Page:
Even so, hundreds of refugees sheltering in Turkey seek to return; Kurdish forces hold some back, saying fighting continues More

Featured Videos

Your JavaScript is turned off or you have an old version of Adobe's Flash Player. Get the latest Flash player.
Groundbreaking Hand-Painted Documentary About Van Gogh in Productioni
X
George Putic
January 29, 2015 9:43 PM
The troubled life of the famous 19th century Dutch painter Vincent van Gogh has been told through many books and films, but never in the way a group of filmmakers now intends to do. "Loving Vincent " will be the first ever feature-length film made of animated hand-painted images, done in the style of the late artist. VOA’s George Putic reports.
Video

Video Groundbreaking Hand-Painted Documentary About Van Gogh in Production

The troubled life of the famous 19th century Dutch painter Vincent van Gogh has been told through many books and films, but never in the way a group of filmmakers now intends to do. "Loving Vincent " will be the first ever feature-length film made of animated hand-painted images, done in the style of the late artist. VOA’s George Putic reports.
Video

Video Rock-Consuming Organisms Alter Views of Life Processes

Scientists thought they knew much about how life works, until a discovery more than two decades ago challenged conventional beliefs. Scientists found that there are organisms that breathe rocks. And it is only recently that the scientific community is accepting that there are organisms that could get energy out of rocks. Correspondent Elizabeth Lee reports.
Video

Video Paris Attacks Highlight Global Weapons Black Market

As law enforcement officials piece together how the Paris and Belgian terror cells carried out their recent attacks, questions are being asked about how they obtained military grade assault weapons - which are illegal in the European Union. As VOA's Jeff Swicord reports, experts say there is a very active worldwide black market for these weapons, and criminals and terrorists are buying.
Video

Video Activists Accuse China of Targeting Religious Freedom

The U.S.-based Chinese religious rights group ChinaAid says 2014 was the worst year for religious freedom in China since the end of the Cultural Revolution. As Ye Fan reports, activists say Beijing has been tightening religious controls ever since Chinese leader Xi Jinping came to office. Hu Wei narrates.
Video

Video Super Bowl Ads Compete for Eyes on TV, Web

Super Bowl Sunday (Feb. 1) is about more than just the NFL's American football championship and big parties to watch the game. Viewers also tune in for the world famous commercials that send Facebook and Twitter abuzz. Daniela Schrier reports on the social media rewards for America’s priciest advertising.
Video

Video Theologians Cast Doubt on Morality of Drone Strikes

In 2006, stirred by photos of U.S. soldiers mistreating Iraqi prisoners, a group of American faith leaders and academics launched the National Religious Campaign Against Torture. It played an important role in getting Congress to investigate, and the president to ban, torture. VOA's Jerome Socolovsky reports.
Video

Video Freedom on Decline Worldwide, Report Says

The state of global freedom declined for the ninth consecutive year in 2014, according to global watchdog Freedom House's annual report released Wednesday. VOA's William Gallo has more.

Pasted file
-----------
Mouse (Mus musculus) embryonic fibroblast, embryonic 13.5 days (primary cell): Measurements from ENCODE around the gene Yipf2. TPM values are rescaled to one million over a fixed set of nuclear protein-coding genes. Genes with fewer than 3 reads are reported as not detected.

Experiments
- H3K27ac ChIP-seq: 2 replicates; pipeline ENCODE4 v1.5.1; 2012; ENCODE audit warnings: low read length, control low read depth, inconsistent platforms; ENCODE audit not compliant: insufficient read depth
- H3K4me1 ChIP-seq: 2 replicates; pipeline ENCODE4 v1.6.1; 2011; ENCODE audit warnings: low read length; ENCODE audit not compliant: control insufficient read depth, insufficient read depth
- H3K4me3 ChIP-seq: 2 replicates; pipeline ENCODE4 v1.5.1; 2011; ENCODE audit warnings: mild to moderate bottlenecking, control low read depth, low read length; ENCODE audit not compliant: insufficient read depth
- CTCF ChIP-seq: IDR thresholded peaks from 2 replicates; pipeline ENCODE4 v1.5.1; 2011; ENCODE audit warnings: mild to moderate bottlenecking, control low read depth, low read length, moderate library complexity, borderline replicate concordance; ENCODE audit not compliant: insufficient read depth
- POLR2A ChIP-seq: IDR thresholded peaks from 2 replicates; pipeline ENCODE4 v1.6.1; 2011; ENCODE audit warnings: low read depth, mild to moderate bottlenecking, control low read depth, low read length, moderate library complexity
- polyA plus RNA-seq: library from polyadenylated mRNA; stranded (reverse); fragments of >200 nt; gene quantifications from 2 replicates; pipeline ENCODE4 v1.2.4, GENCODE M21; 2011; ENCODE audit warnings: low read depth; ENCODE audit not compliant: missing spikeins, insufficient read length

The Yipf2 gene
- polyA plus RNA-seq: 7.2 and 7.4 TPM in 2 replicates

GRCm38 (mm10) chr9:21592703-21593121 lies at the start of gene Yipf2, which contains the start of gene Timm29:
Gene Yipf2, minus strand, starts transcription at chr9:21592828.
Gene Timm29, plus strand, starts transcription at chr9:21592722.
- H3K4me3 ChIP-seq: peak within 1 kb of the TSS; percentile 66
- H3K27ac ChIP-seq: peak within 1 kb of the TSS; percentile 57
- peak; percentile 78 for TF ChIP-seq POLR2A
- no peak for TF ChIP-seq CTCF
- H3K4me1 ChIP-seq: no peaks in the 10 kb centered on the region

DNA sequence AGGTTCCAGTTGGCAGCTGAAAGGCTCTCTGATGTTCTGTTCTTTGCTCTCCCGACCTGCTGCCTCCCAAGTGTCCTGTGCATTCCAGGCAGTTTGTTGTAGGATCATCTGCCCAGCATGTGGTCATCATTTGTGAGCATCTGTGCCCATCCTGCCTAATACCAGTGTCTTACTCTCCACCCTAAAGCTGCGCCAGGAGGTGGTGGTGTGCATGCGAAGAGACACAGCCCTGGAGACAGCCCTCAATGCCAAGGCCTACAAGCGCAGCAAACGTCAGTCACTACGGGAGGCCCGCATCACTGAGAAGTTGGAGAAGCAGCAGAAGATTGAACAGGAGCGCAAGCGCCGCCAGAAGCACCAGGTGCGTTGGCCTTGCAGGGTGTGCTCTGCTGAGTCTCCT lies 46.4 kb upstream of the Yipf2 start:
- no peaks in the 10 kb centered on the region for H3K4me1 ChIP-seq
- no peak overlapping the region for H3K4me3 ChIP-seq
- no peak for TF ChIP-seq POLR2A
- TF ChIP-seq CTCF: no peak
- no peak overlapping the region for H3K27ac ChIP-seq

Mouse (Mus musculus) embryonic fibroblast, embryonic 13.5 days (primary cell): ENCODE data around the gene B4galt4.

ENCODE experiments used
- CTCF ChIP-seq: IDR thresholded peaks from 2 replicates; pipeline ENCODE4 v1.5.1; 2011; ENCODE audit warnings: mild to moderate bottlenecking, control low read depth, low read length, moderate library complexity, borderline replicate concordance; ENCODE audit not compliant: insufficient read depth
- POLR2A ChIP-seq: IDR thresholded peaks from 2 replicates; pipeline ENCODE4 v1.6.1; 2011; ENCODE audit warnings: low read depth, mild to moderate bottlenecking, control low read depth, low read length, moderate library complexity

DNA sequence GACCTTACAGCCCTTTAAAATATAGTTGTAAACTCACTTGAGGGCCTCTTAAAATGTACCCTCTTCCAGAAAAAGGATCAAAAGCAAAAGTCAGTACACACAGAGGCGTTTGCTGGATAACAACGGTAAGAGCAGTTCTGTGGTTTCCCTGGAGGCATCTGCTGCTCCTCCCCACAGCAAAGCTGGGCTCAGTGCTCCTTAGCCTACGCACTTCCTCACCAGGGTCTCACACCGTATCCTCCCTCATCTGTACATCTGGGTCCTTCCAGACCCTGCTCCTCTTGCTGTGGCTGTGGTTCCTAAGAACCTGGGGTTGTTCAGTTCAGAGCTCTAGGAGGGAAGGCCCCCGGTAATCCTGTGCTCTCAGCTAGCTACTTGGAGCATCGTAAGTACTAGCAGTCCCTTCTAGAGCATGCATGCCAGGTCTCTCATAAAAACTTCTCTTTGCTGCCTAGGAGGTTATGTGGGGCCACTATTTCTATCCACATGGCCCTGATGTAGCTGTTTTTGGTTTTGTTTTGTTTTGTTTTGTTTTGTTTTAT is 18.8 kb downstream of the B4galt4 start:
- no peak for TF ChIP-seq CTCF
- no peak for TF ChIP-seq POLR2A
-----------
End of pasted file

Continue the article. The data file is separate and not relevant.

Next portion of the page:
Video

Video MRI Seems to Help Diagnose Prostate Cancer, Preliminary Study Shows

Just as with mammography used to detect breast cancer, there's a lot of controversy about tests used to diagnose prostate cancer. Fortunately, a new study shows doctors may now have a more reliable way to diagnose prostate cancer for high risk patients. More from VOA's Carol Pearson.
Video

Video Smartphones About to Make Leap, Carry Basic Senses

Long-distance communication contains mostly sounds and pictures - for now. But scientists in Britain say they are close to creating additions for our smartphones that will make it possible to send taste, smell and even a basic touch. VOA’s George Putic reports.
Video

Video Former Sudan 'Lost Boy' Becomes Chess Master in NYC

In the mid-1980’s, thousands of Sudanese boys escaped the country's civil war by walking for weeks, then months and finally for more than a year, up to 1,500 kilometers across three countries. The so-called Lost Boys of the Sudan had little time for games. But one of them later mastered the game of chess, and now teaches it to children in the New York area. VOA’s Bernard Shusman in New York has his story.
Video

Video NASA Monitors Earth’s Vital Signs From Space

The U.S. space agency, NASA, is wrapping up its busiest 12-month period in more than a decade, with three missions launched in 2014 and two this month, one in early January and the fifth scheduled for January 29. As VOA’s Rosanne Skirble reports, the instruments being lifted into orbit are focused on Earth’s vital life support systems and how they are responding to a warmer planet.
Video

Video Crowded Republican Presidential Field Off to Early Start for 2016

It seems early, but the 2016 U.S. presidential election campaign is already heating up. Though no one has officially announced a candidacy, several potential Republican contenders have been busy speaking to conservative groups about making a White House run next year. Many of the possible contenders are critical of the Obama administration’s foreign policy record. VOA national correspondent Jim Malone reports.

Circumventing Censorship

An Internet Primer for Healthy Web Habits

As surveillance and censoring technologies advance, so, too, do new tools for your computer or mobile device that help protect your privacy and break through Internet censorship.
More

All About America

AppleAndroid